The smart thing was we pivoted. We didn't call it pivoting at that point, but we made changes as quickly as we could. One of the reasons that that strategy didn't work was because we had to get the permission of the unions to use the clips, and we did. We got it in writing. However, a few weeks before we launched, we got a call from the Director's Guild saying, “We changed our mind.” Somebody on the board said, “I don't like this. We are withdrawing our support.”
Suddenly, the pile of comedy clips that we had created, we could no longer use. Who knows? Short-form comedy is not an untried concept. If you look at YouTube now, that's how kids and people absorb this stuff. In those days, there wasn't an outlet for it so much. People always talked about their favorite scenes and their favorite moments. We cultivated that, but then it didn't work for those reasons and maybe others. We never got a chance to explore whether it would've worked. If we were going to survive as a comedy network, we had to figure out what that network was going to look like.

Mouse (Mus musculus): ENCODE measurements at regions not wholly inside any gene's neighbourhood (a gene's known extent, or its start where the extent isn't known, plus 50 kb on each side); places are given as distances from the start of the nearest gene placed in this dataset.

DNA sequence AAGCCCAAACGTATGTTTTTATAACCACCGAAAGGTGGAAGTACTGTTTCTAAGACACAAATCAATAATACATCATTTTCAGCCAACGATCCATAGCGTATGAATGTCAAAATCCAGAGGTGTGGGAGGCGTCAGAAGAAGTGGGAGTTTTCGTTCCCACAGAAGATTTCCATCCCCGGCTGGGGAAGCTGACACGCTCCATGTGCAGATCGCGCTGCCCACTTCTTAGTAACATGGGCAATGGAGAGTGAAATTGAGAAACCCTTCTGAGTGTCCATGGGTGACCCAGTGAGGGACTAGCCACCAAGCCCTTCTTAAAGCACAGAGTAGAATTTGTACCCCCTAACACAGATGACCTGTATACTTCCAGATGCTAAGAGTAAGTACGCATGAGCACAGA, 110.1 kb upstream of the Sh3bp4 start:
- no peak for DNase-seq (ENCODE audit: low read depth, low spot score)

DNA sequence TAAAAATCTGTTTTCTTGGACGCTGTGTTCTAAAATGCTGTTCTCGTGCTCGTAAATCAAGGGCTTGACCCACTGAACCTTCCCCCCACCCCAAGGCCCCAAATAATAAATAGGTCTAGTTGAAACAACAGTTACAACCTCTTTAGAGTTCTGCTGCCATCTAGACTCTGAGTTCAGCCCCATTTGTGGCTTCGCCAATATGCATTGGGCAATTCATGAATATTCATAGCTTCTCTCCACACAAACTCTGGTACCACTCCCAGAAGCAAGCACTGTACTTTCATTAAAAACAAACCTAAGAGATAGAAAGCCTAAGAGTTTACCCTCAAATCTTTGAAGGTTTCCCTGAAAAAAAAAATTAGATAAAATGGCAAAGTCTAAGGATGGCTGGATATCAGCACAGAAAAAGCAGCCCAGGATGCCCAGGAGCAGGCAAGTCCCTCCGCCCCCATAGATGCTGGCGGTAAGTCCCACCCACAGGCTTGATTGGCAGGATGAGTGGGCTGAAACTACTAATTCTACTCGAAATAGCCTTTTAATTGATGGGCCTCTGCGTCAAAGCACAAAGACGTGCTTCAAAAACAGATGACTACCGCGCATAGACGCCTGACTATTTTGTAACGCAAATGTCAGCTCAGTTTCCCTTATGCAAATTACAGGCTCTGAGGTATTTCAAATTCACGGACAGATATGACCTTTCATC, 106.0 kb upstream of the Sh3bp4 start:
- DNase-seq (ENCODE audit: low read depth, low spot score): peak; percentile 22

That’s a very general business challenge of, “Do we stick with it and give it more time, or do we pivot?” That's a judgment call and you do your best. I'm glad the Comedy Channel figured it out so it could survive and evolve into Comedy Central as it merged with Ha! The Comedy Network.
The two channels were merged at the end of a year after we launched. That was a disappointment to me. I thought we had the better concept. We had certainly built an audience by then. We had a mix of clips, standup comedy, and some movies. We had Mystery Science Theater 3000 on the air. We had some sketch comedy, Kids In The Hall. We were developing some shows. We were off to the races from my point of view, but it was a fight for distribution and advertising. The heads of Viacom and Time Warner were not happy spending money on this endless fight because nobody was going to say, “Uncle,” so they decided to merge us.
Our guest is Art Bell, not to be confused with the Late Night Overnight radio talk show host, Art Bell.
I hope not because he's no longer with us.
I had a guest previously who was Stephen King, but not that Stephen King.